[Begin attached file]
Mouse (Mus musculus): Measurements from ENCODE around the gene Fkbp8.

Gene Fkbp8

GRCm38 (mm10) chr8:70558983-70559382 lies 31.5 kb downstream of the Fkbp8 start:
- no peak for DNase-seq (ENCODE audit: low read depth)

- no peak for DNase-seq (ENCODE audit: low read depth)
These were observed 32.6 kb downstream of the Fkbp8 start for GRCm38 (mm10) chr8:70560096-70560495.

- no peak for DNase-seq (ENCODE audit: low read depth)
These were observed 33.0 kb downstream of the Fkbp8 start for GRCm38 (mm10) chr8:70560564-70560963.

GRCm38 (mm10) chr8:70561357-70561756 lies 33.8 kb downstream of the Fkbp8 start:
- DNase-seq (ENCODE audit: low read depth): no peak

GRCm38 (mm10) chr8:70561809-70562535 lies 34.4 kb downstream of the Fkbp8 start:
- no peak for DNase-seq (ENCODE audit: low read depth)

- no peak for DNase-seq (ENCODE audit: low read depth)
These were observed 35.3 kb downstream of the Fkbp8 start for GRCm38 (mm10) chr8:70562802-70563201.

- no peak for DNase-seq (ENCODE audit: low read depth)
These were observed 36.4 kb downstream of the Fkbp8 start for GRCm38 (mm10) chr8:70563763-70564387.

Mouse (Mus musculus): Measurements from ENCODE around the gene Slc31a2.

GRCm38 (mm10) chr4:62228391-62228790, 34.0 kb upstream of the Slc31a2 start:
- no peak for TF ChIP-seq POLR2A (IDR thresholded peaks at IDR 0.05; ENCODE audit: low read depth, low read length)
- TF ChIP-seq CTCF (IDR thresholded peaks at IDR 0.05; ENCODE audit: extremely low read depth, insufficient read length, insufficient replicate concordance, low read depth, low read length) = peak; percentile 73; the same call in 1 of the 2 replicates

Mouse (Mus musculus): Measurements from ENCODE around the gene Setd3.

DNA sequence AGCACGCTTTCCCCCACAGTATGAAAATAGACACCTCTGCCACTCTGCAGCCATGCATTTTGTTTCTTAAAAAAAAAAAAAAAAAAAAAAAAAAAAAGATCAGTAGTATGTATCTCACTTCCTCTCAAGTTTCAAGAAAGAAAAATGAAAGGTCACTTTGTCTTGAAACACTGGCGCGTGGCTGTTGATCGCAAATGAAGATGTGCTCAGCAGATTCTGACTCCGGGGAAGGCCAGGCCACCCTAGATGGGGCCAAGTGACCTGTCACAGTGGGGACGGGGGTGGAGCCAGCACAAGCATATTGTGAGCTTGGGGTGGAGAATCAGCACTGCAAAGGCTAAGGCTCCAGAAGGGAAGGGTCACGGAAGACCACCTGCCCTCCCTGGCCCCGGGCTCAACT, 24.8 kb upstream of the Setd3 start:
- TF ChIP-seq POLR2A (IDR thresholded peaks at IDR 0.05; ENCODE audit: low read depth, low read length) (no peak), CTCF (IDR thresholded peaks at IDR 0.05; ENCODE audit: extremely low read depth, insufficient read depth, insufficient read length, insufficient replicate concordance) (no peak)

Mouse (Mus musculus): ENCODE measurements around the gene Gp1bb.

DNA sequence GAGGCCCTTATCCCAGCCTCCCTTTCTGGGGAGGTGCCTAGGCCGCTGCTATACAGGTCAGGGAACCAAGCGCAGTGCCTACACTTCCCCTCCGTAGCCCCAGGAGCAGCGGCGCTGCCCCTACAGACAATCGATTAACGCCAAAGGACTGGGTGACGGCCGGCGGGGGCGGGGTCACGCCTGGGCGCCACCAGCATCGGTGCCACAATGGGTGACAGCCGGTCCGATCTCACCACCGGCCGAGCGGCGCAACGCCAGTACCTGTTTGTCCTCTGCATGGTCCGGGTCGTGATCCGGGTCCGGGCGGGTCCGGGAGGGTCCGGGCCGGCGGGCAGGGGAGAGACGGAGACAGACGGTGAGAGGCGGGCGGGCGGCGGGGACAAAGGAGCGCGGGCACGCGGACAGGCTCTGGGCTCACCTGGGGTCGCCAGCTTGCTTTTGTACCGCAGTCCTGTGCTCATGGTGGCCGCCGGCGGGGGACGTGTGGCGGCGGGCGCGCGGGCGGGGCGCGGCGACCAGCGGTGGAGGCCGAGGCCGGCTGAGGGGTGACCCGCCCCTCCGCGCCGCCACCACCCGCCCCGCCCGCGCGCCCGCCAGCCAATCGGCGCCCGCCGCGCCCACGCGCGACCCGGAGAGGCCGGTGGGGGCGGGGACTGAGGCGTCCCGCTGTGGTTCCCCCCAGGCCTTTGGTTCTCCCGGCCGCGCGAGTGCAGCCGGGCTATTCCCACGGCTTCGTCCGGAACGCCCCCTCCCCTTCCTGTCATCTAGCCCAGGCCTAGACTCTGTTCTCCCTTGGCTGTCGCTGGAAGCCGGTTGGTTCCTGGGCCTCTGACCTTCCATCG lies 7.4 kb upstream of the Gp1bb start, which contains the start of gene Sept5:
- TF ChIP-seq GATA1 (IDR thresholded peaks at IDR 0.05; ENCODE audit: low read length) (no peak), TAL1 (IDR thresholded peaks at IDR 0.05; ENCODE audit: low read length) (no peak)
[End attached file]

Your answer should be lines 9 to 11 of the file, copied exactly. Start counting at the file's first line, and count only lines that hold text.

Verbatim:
GRCm38 (mm10) chr8:70561357-70561756 lies 33.8 kb downstream of the Fkbp8 start:
- DNase-seq (ENCODE audit: low read depth): no peak

GRCm38 (mm10) chr8:70561809-70562535 lies 34.4 kb downstream of the Fkbp8 start: